Autism spectrum disorder is a neurodevelopmental disorder that may bring difficulties in social interaction, verbal and nonverbal communication, and the presence of restricted interests and repetitive behavior. For some people, it appears to be the result of a genetic condition. For others, there may be environmental or other factors acting together to affect the way children develop.
A new study published recently in JAMA Pediatrics suggests that one of those factors could be the presence of lithium in drinking water.
Lithium is a metal. It is naturally present in trace amounts in water — whether it’s groundwater, tap water or bottled water. It also occurs naturally in some foods, such as tomatoes, potatoes and cereals. Lithium is used in the batteries that power our cell phones, electric scooters and bikes, and other electronic devices.
Lithium compounds have been used for many years as a treatment for depression and bipolar disorders. Its safety as a treatment when taken during pregnancy has been a subject of debate, and there is increasing evidence that mothers who take it have a higher risk of miscarriage and babies born with cardiac anomalies or defects.
Higher levels of lithium raised a child’s risk of an autism diagnosis by 26 to 46 percent.
Researchers at the David Geffen School of Medicine at UCLA looked at a potential association between lithium and the risk of autism. There had been little research on lithium’s effect on brain growth and development, but previous research had suggested that lithium could adversely affect an important molecular pathway involved in neurodevelopment and autism.
Working with Danish researchers, the UCLA team studied lithium levels in 151 public waterworks in Denmark that supply about half of the population of the country. They identified waterworks that had serviced the homes of mothers during their pregnancy to obtain the lithium levels of their drinking water.
Using a database of patients with psychiatric disorders, they identified children born between 1997 and 2013, and compared the 12,800 children who were diagnosed with autism during that period against the nearly 64,000 children without an autism diagnosis, while controlling for factors that had already been linked to a higher risk of autism.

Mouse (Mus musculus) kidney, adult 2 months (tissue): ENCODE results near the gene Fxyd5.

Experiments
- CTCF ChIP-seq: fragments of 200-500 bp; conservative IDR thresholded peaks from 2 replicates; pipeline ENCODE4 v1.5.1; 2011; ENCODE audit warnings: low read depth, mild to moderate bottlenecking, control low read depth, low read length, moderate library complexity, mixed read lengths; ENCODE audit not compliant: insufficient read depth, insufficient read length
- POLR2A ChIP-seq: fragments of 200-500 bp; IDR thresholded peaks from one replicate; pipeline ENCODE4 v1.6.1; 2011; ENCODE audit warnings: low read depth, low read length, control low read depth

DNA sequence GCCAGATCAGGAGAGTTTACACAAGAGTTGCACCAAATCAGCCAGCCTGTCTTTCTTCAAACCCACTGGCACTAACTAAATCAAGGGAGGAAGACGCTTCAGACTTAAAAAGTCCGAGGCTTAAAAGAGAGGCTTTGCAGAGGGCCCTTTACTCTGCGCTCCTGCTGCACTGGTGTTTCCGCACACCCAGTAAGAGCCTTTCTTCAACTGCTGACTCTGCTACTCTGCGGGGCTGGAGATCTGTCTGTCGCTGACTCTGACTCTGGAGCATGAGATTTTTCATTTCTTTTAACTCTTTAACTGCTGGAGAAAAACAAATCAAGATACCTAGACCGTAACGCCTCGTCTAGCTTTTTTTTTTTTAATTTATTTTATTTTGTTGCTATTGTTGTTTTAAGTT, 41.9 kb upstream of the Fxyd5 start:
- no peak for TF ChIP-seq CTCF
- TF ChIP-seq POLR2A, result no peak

Higher levels of lithium raised a child’s risk of an autism diagnosis by 26 to 46 percent. Broken down by subtypes of the developmental disability, similar relationships were found between higher lithium levels and an increased risk of autism. Children living in urban areas were more likely to develop autism compared to those living in smaller towns and rural areas.
Denmark was an ideal country in which to conduct this study because of its comprehensive civil databases, the fact that Danes drink more tap water than bottled water, and a superior system for evaluating trace metals and other contaminants in the water supply. Compared to other countries, lithium levels in Danish water are in the low to moderate range.
Be sure to dispose of lithium batteries properly. They should not go out with the household trash since their presence in landfills may contaminate the groundwater.
“Any drinking water contaminants that may affect the developing human brain deserve intense scrutiny,” said UCLA researcher Beate Ritz, in a statement. The growing popularity of electric bikes and scooters makes the risk of lithium contamination of water even greater. As Ritz warns, “In the future, anthropogenic sources of lithium in water may become more widespread because of lithium battery use and disposal in landfills with the potential for groundwater contamination.”
An important takeaway from this study is to dispose of lithium batteries properly. They should not go out with the household trash since their presence in landfills may contaminate the groundwater. Most cities have e-waste collection days or locations to drop off batteries for recycling. Find out what to do with lithium batteries in your area to help stop the spread of lithium in the groundwater where you live.